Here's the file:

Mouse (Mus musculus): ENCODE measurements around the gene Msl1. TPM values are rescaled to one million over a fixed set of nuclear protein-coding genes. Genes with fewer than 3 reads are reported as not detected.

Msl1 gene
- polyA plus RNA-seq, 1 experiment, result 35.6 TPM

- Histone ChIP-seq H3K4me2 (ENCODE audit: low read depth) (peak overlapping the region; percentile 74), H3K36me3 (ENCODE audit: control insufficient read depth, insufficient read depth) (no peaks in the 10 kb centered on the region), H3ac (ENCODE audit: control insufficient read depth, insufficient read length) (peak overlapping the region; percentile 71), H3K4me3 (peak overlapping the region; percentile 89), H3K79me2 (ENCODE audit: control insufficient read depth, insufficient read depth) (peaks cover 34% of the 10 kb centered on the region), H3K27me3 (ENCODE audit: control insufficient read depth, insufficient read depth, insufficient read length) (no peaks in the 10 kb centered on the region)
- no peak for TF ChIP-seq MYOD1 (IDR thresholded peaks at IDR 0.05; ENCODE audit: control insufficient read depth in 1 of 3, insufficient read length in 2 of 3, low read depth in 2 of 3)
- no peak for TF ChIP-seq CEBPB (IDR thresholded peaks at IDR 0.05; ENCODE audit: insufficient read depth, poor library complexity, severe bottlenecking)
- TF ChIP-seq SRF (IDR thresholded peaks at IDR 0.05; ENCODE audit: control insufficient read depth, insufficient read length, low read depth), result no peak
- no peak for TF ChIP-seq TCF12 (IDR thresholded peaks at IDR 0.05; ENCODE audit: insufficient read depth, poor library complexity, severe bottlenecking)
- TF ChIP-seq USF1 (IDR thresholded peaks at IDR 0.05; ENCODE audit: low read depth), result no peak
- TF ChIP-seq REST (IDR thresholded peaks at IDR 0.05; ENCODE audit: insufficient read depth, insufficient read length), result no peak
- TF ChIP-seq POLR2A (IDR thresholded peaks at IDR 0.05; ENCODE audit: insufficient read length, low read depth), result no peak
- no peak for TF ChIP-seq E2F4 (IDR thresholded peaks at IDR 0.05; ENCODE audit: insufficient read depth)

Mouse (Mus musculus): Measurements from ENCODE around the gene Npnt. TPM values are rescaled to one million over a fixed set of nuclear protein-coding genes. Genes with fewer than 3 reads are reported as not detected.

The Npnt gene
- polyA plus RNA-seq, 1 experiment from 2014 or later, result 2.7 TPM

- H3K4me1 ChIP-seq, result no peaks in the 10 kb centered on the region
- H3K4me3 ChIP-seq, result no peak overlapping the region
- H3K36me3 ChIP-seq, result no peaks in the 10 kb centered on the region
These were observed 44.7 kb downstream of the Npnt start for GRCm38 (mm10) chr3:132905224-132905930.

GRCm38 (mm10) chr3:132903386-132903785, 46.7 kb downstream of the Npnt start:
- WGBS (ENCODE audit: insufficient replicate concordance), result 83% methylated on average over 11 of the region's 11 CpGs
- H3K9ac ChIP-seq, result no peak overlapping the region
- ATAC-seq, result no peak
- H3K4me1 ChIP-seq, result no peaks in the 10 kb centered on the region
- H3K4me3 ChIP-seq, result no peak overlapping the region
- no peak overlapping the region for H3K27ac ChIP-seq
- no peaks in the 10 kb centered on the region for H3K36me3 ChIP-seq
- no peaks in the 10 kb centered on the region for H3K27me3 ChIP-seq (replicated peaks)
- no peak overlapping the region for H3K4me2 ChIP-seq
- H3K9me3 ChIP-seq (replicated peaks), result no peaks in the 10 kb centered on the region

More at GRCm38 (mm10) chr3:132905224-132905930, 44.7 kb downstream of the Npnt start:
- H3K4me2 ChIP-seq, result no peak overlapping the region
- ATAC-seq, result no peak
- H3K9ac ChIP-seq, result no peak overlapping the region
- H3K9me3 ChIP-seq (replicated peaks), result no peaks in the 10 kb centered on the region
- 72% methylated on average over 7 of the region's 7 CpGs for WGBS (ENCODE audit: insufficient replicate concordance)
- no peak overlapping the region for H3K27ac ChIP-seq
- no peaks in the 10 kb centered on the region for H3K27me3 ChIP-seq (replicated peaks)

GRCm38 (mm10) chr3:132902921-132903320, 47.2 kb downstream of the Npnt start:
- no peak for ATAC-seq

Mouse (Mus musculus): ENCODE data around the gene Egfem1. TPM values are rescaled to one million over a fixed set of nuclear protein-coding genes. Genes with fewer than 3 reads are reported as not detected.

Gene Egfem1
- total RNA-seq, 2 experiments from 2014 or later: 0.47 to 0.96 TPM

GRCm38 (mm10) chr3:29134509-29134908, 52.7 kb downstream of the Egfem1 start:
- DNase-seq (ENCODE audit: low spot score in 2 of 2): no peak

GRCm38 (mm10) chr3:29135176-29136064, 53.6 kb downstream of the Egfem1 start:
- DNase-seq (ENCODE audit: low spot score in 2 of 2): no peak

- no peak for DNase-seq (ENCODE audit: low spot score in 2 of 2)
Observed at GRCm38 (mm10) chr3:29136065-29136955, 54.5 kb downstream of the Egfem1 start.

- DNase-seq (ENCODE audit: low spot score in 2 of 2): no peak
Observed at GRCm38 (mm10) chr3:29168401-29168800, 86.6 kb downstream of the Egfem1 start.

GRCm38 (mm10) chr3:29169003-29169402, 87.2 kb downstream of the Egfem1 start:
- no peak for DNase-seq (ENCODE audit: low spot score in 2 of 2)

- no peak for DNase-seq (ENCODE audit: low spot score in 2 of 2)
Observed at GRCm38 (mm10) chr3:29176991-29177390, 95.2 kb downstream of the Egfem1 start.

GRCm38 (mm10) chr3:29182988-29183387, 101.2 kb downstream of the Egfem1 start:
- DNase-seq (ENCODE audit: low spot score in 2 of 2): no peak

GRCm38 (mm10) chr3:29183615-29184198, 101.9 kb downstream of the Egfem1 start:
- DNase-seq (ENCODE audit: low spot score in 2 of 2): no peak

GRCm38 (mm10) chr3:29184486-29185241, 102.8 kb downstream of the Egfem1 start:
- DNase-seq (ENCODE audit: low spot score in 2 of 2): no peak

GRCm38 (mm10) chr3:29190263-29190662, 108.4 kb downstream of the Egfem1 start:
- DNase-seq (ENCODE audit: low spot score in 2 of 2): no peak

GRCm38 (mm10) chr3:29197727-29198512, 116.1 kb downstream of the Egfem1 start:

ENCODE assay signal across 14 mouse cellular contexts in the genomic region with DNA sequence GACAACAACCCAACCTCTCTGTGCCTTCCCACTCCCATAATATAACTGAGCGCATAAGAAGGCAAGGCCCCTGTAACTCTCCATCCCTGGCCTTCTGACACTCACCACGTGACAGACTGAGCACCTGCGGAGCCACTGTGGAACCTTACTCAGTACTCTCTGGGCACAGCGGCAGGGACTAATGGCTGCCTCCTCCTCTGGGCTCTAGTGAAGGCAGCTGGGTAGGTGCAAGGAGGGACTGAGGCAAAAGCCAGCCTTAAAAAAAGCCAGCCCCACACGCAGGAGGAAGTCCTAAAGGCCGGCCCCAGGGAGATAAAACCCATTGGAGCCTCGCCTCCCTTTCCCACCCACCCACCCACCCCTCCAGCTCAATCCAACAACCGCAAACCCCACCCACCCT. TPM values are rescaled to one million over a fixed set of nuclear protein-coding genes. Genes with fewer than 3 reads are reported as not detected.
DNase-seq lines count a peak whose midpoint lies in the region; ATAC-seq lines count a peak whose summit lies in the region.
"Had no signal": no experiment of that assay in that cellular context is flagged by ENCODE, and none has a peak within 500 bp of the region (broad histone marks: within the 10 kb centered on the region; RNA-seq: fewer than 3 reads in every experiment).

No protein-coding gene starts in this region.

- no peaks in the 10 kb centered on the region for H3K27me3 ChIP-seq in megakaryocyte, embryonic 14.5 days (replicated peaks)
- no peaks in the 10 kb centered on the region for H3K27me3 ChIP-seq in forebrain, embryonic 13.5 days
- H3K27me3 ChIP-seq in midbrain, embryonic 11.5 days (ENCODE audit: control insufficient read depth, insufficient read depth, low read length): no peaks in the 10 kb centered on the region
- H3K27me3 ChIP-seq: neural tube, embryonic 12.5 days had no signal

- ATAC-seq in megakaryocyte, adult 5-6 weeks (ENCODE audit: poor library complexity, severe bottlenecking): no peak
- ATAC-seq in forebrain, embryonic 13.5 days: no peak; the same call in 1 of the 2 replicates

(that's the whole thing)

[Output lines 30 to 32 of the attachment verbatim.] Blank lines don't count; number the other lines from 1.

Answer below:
- H3K9me3 ChIP-seq (replicated peaks), result no peaks in the 10 kb centered on the region

More at GRCm38 (mm10) chr3:132905224-132905930, 44.7 kb downstream of the Npnt start:
- H3K4me2 ChIP-seq, result no peak overlapping the region